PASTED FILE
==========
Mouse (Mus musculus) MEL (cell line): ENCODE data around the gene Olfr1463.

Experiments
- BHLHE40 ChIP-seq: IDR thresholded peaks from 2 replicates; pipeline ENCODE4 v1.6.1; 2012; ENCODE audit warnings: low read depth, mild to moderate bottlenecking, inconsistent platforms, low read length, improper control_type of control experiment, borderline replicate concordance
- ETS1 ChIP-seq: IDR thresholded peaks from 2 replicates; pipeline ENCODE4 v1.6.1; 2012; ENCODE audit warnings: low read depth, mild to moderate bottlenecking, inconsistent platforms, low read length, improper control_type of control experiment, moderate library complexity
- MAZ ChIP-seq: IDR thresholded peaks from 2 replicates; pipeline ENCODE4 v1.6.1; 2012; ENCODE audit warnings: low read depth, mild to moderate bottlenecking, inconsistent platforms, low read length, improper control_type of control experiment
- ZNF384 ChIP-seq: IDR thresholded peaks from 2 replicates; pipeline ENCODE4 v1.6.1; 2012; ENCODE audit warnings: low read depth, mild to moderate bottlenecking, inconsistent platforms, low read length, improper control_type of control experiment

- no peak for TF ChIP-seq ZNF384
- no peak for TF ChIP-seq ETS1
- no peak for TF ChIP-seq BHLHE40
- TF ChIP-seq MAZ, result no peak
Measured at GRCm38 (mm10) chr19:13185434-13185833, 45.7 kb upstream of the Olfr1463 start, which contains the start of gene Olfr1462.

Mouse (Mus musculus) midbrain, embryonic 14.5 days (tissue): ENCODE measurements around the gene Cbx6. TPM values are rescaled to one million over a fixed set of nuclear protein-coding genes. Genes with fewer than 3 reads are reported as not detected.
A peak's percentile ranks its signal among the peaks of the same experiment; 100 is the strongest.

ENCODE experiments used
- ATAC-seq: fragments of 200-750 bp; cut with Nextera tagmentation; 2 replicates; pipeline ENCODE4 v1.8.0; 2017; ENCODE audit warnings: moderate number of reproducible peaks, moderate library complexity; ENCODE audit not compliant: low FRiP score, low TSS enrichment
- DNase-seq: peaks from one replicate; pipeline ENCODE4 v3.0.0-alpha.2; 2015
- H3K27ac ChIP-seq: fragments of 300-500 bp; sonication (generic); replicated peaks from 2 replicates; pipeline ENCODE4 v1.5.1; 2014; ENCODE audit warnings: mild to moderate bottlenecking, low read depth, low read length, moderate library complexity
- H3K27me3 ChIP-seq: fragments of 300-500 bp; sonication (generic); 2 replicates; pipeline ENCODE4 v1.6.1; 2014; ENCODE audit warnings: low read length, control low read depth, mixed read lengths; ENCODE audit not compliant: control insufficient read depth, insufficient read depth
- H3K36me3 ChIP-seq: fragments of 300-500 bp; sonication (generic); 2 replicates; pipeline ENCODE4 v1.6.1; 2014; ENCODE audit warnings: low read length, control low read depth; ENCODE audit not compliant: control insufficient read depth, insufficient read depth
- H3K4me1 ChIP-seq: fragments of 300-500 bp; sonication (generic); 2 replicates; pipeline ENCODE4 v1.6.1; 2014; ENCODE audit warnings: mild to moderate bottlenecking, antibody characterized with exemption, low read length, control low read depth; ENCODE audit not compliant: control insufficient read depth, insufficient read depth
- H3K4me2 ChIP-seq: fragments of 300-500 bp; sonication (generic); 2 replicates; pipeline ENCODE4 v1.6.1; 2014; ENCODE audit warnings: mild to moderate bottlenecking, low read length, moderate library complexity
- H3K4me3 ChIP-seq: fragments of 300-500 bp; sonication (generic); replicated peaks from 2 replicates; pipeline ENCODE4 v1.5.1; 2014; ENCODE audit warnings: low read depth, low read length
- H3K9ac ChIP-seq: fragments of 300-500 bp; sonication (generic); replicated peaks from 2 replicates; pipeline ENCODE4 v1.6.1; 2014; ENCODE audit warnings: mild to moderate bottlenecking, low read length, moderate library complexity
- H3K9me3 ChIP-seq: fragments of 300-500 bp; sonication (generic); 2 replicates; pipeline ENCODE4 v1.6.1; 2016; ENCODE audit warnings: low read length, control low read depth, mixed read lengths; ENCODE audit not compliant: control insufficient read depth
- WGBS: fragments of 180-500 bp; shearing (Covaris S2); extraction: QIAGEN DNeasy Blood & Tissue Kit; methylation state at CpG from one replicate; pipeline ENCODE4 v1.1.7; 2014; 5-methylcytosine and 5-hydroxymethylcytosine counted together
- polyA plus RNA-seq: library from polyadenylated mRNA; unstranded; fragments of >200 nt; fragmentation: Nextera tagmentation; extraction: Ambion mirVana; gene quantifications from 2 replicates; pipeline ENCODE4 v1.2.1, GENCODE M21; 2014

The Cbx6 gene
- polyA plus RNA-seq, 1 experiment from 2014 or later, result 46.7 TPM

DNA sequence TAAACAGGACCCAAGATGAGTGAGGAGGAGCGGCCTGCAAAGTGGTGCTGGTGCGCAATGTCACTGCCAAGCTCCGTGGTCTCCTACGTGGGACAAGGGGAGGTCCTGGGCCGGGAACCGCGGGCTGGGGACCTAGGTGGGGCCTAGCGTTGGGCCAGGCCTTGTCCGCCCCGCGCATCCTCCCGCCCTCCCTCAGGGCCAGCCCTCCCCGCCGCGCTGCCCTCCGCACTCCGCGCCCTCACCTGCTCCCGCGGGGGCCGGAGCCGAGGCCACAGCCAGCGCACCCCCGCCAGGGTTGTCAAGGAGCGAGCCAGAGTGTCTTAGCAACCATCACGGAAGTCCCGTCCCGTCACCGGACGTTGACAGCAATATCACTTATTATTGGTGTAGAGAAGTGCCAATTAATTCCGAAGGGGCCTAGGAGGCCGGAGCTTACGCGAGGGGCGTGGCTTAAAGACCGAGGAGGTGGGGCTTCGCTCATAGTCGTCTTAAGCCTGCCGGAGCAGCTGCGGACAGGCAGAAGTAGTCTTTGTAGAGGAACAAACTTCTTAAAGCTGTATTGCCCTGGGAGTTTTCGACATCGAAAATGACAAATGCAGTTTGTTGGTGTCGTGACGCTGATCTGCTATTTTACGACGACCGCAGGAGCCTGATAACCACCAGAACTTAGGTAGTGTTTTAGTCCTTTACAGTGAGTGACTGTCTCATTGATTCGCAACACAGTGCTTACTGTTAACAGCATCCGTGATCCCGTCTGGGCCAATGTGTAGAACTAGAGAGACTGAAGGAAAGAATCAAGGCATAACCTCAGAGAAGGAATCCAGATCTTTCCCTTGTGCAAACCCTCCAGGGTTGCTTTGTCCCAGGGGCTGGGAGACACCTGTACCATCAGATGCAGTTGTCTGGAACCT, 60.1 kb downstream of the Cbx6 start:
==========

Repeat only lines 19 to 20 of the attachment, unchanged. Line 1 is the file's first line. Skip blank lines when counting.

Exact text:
- H3K36me3 ChIP-seq: fragments of 300-500 bp; sonication (generic); 2 replicates; pipeline ENCODE4 v1.6.1; 2014; ENCODE audit warnings: low read length, control low read depth; ENCODE audit not compliant: control insufficient read depth, insufficient read depth
- H3K4me1 ChIP-seq: fragments of 300-500 bp; sonication (generic); 2 replicates; pipeline ENCODE4 v1.6.1; 2014; ENCODE audit warnings: mild to moderate bottlenecking, antibody characterized with exemption, low read length, control low read depth; ENCODE audit not compliant: control insufficient read depth, insufficient read depth